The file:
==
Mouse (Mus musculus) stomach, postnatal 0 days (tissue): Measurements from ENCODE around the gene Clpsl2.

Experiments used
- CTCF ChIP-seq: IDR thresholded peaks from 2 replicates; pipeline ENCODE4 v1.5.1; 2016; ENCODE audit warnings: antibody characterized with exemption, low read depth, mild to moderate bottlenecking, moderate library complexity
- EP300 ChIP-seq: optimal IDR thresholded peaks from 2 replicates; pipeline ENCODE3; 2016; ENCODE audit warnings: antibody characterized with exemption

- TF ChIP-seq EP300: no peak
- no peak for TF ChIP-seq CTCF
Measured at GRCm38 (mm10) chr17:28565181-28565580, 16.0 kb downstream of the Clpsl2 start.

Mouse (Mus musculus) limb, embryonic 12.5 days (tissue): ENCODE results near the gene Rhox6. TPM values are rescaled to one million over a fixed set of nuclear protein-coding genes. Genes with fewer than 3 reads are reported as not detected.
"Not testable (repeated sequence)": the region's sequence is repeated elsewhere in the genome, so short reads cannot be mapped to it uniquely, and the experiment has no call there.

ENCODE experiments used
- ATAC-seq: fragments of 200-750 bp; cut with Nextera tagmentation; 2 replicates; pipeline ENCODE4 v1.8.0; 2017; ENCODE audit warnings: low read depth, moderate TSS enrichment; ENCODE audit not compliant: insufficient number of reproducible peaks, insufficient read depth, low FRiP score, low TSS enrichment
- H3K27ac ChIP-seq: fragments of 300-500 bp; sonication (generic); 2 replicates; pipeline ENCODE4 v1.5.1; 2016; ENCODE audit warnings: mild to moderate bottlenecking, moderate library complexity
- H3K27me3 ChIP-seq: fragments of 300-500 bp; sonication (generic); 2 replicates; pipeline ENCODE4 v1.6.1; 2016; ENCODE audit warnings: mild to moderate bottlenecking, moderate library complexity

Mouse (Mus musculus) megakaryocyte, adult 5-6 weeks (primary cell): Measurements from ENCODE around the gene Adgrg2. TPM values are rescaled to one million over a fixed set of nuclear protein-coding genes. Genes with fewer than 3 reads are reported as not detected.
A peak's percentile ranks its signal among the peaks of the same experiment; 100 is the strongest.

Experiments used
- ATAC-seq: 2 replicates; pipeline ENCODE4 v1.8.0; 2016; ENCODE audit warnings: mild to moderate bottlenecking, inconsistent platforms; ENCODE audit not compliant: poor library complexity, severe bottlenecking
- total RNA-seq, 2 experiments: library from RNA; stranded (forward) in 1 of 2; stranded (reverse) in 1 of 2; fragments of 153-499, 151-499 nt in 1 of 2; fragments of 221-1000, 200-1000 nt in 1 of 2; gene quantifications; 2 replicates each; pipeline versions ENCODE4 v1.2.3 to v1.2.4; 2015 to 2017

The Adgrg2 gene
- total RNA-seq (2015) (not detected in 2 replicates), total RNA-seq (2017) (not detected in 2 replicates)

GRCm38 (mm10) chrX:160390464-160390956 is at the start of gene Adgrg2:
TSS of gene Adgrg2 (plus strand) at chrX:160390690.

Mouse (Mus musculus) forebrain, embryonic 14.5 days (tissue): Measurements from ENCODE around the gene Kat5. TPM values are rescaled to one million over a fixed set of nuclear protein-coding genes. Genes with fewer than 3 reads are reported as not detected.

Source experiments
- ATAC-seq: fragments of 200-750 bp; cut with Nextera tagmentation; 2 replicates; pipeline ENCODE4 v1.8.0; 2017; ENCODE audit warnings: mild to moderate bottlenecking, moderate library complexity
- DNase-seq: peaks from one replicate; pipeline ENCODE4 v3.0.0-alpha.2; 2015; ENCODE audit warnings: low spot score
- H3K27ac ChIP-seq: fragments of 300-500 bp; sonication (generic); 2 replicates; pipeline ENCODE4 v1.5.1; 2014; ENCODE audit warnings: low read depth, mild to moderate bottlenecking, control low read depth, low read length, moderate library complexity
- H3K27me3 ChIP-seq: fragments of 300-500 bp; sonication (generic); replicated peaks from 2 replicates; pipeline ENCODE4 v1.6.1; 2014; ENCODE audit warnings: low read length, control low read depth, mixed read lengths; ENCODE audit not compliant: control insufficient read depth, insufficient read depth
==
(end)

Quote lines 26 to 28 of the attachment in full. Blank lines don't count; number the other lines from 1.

- DNase-seq: peaks from one replicate; pipeline ENCODE4 v3.0.0-alpha.2; 2015; ENCODE audit warnings: low spot score
- H3K27ac ChIP-seq: fragments of 300-500 bp; sonication (generic); 2 replicates; pipeline ENCODE4 v1.5.1; 2014; ENCODE audit warnings: low read depth, mild to moderate bottlenecking, control low read depth, low read length, moderate library complexity
- H3K27me3 ChIP-seq: fragments of 300-500 bp; sonication (generic); replicated peaks from 2 replicates; pipeline ENCODE4 v1.6.1; 2014; ENCODE audit warnings: low read length, control low read depth, mixed read lengths; ENCODE audit not compliant: control insufficient read depth, insufficient read depth